Machu Picchu has become one of the most popular tourist destinations in the world. There is a vast literature published about this place. Everything that can be said about the wonder of the world is surrounded by mysteries. Who built it? What was it built for? By whom was it inhabited? Why was it abandoned? Did the invaders know her? What was its original name? Etc. These and other questions constantly surround Machu Picchu.
Machu Picchu was a city where approximately one thousand people lived. Most of its population was dedicated to agricultural work. It had houses for the common population as well as for the Inca elite and the priests. Its location was chosen for the scenic beauty and the abundance of granite stone for its construction. This took almost a century and still remained unfinished. At the time of its abandonment, there were enclosures not yet finished. Today, this is visible during the tour of its buildings.
- Inca culture developed between 1200 AD and 1533 AD . Machu Picchu, one of his most outstanding architectural works, according to carbon 14 tests, was built between 1438 and 1470.
- The Inca emperor Pachacutec ordered its construction to be his residence and that of his family.
- However, according to various studies, it also served as an agricultural center and military fortress that demarcated the limits of the empire with the jungle region of the empire.
- The construction of Machu Picchu was unfinished. This is demonstrated by the temples and enclosures that were not completely finished.
- To get labor the Incas used men from recently conquered towns in the north of the empire (the so-called ‘mitimaes’).
- The construction harmonized with the natural environment that surrounds it. According to the Spanish researcher María del Carmen Rubio (and supported by various archaeologists and researchers), her real name was ‘Patallaqta’ .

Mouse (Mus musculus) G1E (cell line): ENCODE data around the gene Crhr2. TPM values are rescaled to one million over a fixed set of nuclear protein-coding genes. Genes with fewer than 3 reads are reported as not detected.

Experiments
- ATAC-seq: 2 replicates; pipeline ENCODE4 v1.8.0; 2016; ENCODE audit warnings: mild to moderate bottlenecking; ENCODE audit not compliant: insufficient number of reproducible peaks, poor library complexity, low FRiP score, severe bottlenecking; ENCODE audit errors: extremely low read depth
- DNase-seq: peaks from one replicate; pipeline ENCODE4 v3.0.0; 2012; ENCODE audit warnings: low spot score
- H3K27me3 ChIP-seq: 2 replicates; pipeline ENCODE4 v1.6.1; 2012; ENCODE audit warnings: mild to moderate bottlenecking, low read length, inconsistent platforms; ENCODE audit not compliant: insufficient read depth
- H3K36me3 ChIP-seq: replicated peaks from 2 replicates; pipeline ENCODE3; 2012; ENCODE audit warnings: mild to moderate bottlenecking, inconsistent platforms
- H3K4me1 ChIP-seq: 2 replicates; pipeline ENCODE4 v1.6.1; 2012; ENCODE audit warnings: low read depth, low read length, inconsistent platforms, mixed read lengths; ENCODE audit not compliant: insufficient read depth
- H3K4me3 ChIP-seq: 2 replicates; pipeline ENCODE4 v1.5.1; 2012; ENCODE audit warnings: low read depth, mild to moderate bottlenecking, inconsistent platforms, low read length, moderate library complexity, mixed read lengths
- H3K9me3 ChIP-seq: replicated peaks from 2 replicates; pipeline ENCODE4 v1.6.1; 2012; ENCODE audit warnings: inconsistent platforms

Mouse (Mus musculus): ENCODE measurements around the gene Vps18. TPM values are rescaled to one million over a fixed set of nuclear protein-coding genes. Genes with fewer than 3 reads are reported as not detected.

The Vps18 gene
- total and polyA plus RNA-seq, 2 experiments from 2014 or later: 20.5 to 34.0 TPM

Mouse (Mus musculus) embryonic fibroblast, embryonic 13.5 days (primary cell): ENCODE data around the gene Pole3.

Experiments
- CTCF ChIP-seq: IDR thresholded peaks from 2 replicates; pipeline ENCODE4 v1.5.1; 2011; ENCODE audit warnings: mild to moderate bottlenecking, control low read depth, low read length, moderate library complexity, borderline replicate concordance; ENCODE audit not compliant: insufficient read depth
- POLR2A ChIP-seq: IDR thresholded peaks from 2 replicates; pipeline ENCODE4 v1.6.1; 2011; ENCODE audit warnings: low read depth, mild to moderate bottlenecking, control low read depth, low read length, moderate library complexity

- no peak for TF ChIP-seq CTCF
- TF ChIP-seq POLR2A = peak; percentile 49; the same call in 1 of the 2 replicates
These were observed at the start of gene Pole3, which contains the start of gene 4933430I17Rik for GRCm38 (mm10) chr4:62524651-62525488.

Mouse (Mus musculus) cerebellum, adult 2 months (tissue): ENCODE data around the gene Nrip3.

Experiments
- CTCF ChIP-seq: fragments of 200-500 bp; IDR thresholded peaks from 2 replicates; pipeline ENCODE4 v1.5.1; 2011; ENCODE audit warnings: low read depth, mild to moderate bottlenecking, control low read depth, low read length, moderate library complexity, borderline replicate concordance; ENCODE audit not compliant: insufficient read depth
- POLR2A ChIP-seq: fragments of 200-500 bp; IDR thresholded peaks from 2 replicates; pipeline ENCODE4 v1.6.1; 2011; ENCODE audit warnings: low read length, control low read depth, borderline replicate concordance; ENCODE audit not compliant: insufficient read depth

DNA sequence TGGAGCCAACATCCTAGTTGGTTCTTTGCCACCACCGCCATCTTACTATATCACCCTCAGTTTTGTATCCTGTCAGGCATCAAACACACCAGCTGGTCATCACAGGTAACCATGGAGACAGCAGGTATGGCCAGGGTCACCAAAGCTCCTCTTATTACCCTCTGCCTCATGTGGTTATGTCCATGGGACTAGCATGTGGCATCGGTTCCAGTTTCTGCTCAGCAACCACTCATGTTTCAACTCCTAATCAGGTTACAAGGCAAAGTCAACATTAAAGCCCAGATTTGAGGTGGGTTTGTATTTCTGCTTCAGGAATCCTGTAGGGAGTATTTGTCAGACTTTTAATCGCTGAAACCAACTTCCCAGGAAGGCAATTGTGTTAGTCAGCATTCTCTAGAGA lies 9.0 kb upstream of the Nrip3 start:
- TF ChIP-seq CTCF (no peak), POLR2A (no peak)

- The discovery of Machu Picchu occurred in 1911 . The American explorer Hiram Bingham, who through the local people knew of the existence of an ancient Inca citadel lost in vegetation, arrived and made the world aware of the importance of the ‘lost city of the Incas’.
- The first publication occurred that same year through the National Geographic Society magazine. Since then, the fame of Machupicchu reached international levels.
- In 1902, nine years before the arrival of Hiram Bingham to Machu Picchu, the Cusco resident Agustín Lizárraga, along with three other people, arrived in the Inca city and wrote his name in the sector of the ‘Temple of the 3 windows’.
- Machu Picchu was known to the locals. However, upon the arrival of Hiram Bingham the world knew the real importance of the Inca city . For this reason, the American explorer is known as the ‘scientific discoverer of Machu Picchu’.
- However, Hiram Bingham died believing that his discovery was the ‘lost city of the Incas’. That is, the last Inca refuge in Vilcabamba, from where they fought the Spanish.
Its mysterious enclosures
- It is estimated that the Inca city of Machu Picchu has more than 150 buildings between enclosures, temples, bridges, stairs, platforms and more .
- Although its formidable temples and stone enclosures stand out; most of Machu Picchu is underground. According to the American engineer Kenneth Wright, the Incas spent a lot of effort digging and placing underground stones. Thus they turned the rugged geography into a prone place to live.
- Some of the most famous buildings are: the Intihuatana, the Temple of the Sun, the Temple of the Moon, the Temple of the 3 Windows, the Main Temple, the Temple of the Condor, the Intipunku, the Sacred Rock, etc.
- Almost all constructions are in the urban sector. In the high surrounding mountains (Huayna Picchu and Machu Picchu mountain) there is a set of stairs that lead to their peaks. During the tour it is possible to appreciate more sets of platforms and minor buildings.